Nepal | November 27, 2020

EDITORIAL: Encouraging signs

The Himalayan Times
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Nepal has failed to attract the actual foreign direct investment committed by the investors due to bureaucratic hassles

Despite the fact that the entire world is badly affected by the coronavirus pandemic, the foreign direct investment (FDI) pledges to Nepal seem to be encouraging. As per the Department of Industry (DoI), Nepal received FDI commitments worth Rs 19 billion for 89 projects, with the lion’s share coming from China, in the last four months (mid-July to November 10) of the current fiscal. Nepal had received FDI pledges worth Rs 18.94 billion for 112 projects during the same period last fiscal. As in the past several years, China has topped the list in terms of FDI commitment. China alone has pledged to inject Rs 15.78 billion in 83 projects, mainly in the tourism and service sectors. Domestic investors have also expressed commitment to inject money, mainly in hydropower projects, which currently stands at Rs 38.68 billion in the current fiscal. Apart from China, British Virgin Islands, India, the UK and Mexico are other countries making FDI pledges to Nepal this fiscal.

According to DoI, most of the FDI commitments have come for the tourism and service sectors. The FDI commitment has doubled from Rs 6.97 billion for 47 projects last fiscal to Rs 13.8 billion for 58 projects during the review period of this fiscal. However, the FDI commitments in the service sector have slightly gone down from Rs 5.9 billion for 35 projects in the same period last fiscal to Rs 4.4 billion for 25 projects in the review period.

FDI pledges in manufacturing and information technology has decreased.

The positive side of the current fiscal is that the agro-forestry sector has received more FDI commitments compared to the last fiscal.

FDI commitments worth Rs 19 billion in the last four months are a positive sign, given the prolonged lockdown and the country’s battered economy due to the COVID-19 pandemic. During the last fiscal, the FDI commitment stood at around Rs 38 billion. But making FDI commitments is not enough to drive the economy forward. We need actual foreign direct investment in the productive sectors that can help boost economic growth and also generate job opportunities within the country. But the actual investment stood at only Rs 19 billion due to bureaucratic and legal hassles. These two problems can be resolved by strengthening the One-Stop Service Centre, making the capital market debenture-oriented and attracting FDI in small-scale development projects at the federal level. Meanwhile, the Investment Board Nepal (IBN), chaired by the Prime Minister, has approved three hydel projects, which have pledged to invest more than Rs 10 billion each. As per the changed rules of the IBN, even domestic investors are required to register with the IBN if their projects cross the Rs 6 billion mark. The IBN was created to attract FDI, not domestic investment, which can be handled by the government’s other agencies. Independent power producers have termed it as “yet another bureaucratic hassle” in attracting domestic investment in the energy sector. The One-Stop Service Centre and the laws related to FDI must be made more effective to translate the investment pledges into reality.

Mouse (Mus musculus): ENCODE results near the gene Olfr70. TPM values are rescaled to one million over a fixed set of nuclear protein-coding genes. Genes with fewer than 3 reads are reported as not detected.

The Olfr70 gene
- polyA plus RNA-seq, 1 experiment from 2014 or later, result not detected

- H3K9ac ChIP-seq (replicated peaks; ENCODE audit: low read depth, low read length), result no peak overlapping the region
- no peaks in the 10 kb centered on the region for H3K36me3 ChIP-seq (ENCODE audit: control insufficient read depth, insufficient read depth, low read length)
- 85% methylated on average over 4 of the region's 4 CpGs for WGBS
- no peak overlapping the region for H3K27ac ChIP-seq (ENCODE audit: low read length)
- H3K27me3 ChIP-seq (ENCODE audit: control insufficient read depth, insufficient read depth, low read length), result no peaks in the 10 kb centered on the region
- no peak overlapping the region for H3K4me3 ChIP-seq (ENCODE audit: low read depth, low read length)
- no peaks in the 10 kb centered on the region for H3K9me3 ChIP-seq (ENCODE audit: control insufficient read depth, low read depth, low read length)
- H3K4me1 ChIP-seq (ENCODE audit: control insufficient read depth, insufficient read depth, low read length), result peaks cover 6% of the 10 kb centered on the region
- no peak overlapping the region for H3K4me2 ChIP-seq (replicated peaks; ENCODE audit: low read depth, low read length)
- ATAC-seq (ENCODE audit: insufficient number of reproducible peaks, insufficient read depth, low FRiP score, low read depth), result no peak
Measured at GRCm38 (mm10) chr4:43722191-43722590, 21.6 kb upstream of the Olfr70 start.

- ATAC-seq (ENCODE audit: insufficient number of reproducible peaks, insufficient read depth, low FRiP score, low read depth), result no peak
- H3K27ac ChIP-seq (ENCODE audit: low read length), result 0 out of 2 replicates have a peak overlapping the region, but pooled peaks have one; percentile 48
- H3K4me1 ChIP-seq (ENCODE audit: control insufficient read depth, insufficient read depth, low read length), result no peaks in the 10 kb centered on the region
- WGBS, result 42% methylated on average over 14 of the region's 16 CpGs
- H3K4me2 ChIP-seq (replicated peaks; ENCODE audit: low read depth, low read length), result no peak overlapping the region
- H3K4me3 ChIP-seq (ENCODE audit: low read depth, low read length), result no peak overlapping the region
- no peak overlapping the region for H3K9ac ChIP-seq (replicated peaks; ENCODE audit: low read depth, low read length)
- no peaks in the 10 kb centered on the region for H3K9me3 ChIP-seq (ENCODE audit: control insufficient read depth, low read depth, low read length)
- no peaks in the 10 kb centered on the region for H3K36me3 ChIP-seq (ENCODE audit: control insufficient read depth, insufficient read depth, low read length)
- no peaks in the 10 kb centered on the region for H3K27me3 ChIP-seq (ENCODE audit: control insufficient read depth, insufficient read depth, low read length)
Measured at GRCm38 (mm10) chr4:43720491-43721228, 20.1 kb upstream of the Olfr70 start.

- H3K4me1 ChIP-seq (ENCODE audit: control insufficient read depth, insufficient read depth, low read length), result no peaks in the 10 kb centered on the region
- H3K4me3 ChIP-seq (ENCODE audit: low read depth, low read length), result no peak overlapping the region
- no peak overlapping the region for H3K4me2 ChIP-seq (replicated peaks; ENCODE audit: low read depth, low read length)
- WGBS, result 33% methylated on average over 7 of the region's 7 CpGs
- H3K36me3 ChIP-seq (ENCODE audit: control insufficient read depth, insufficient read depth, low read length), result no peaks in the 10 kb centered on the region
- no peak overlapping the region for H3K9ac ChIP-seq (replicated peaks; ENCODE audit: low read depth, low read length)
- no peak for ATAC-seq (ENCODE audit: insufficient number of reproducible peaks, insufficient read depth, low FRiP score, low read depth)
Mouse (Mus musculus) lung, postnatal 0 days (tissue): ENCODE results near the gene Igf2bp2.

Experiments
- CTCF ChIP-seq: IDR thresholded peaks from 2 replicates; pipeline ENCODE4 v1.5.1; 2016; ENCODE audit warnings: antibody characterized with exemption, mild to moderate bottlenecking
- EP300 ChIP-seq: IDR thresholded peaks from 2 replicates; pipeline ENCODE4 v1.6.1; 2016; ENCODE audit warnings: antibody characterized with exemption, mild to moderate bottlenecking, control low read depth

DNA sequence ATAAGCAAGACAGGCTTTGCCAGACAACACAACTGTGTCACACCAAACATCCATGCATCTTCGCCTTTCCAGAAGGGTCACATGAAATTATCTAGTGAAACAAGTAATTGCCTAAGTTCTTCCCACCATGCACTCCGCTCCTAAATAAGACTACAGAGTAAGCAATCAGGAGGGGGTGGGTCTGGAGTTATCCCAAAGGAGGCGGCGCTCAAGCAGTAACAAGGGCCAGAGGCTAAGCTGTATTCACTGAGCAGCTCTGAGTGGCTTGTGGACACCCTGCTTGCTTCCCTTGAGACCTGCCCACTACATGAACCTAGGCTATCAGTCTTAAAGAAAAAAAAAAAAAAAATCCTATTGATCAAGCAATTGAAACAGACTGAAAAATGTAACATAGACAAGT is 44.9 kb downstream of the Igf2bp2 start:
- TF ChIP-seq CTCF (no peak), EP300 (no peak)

Exercise caution

After weeks, Kathmandu reported less than a thousand coronavirus cases on Wednesday, but that should be no reason for the authorities to be complacent.

The coronavirus pandemic started with just one infection in China on December 31 last year, so a single case of COVID-19 is already one too many.

With the caseload having crossed the 200,000 mark this week, the government and the people must do all they can to contain the contagion. Unfortunately, the way people are thronging the narrow streets of Kathmandu shows little sign of awareness about the gravity of the situation.

It is the festival time of Tihar, and shops, especially those selling sweets and fruits, are likely to see crowds of people over the next few days. So people are advised to take the virus seriously and follow the health protocols suggested by the government, namely wearing masks at all times, washing one’s hands frequently, maintaining a safe distance and avoiding crowds. Take note that countries that have adhered to these rules have seen a big drop in the number of new infections. With the sudden dip in the temperature heralding the winter season, it is wise to take extra precautions to keep the virus at bay.

A version of this article appears in print on November 13, 2020 of The Himalayan Times.

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